Drew Crawford ’01 has joined the growing community of tiny housers, people who opt to simplify their lives by inhabiting smaller spaces. Tiny houses are typically no more than 400 square feet in size and come in a variety of shapes. The tiny life gained traction in the wake of the financial and housing crisis; now tiny housers tout the appeal of their diminutive domiciles at conferences all over the country, including in Charlotte, where the city’s first Tiny House Conference sold out in April.
The individuals opting to live in tiny houses are as varied as their reasons for doing so—the most often cited are environmental concerns, financial concerns and the desire for more time and freedom. Drew Crawford’s interest in the “sharing economy,” or a socio-economic system built around the sharing of human and physical assets, prompted him to explore the tiny house life.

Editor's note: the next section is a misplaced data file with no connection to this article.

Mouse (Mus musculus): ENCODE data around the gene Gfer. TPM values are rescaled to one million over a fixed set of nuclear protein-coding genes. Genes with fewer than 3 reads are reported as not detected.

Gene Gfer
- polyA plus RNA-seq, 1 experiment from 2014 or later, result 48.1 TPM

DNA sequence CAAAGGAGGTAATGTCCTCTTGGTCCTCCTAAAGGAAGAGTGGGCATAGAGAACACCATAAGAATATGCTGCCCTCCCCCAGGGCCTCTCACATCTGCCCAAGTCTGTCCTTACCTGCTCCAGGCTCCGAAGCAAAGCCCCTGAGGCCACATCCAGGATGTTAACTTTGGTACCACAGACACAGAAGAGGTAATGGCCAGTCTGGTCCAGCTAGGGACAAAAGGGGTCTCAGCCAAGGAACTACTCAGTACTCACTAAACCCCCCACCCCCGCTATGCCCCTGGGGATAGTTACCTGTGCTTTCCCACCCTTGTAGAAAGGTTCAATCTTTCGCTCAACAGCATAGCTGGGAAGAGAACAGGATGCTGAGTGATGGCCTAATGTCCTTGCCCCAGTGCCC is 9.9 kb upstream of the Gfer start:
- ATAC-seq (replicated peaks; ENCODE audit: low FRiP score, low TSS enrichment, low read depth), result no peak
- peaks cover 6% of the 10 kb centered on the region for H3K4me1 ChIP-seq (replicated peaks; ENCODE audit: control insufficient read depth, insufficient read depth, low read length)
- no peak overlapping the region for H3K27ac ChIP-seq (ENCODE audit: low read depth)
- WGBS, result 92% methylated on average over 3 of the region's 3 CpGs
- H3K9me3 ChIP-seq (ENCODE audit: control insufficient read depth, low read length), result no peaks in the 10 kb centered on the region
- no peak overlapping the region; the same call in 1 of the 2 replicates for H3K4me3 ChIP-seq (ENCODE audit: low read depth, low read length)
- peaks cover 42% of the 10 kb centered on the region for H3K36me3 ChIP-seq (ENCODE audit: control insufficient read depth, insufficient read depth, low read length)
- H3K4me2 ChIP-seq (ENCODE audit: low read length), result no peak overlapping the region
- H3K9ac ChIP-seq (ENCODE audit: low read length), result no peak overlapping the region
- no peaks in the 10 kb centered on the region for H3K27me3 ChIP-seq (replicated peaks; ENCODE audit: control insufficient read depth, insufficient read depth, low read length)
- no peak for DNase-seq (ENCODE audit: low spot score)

Crawford’s tiny house sits in a yard next to the brick ranch-style home he rents out in Davidson. Perched on a wheeled platform, the house can be easily moved to a different location. Crawford, a 2001 Davidson graduate who majored in political science and chemistry, estimates he has about 500 hours of sweat equity left to invest in the construction of his new home.
Each design decision is nothing less than intentional, and each decision presents a tradeoff—for instance, Crawford sacrificed storage space to build instead a set of stairs for use by his dog, Max. Likewise, Crawford must choose carefully each item he brings into the house. The items, and canine, pictured here made the cut.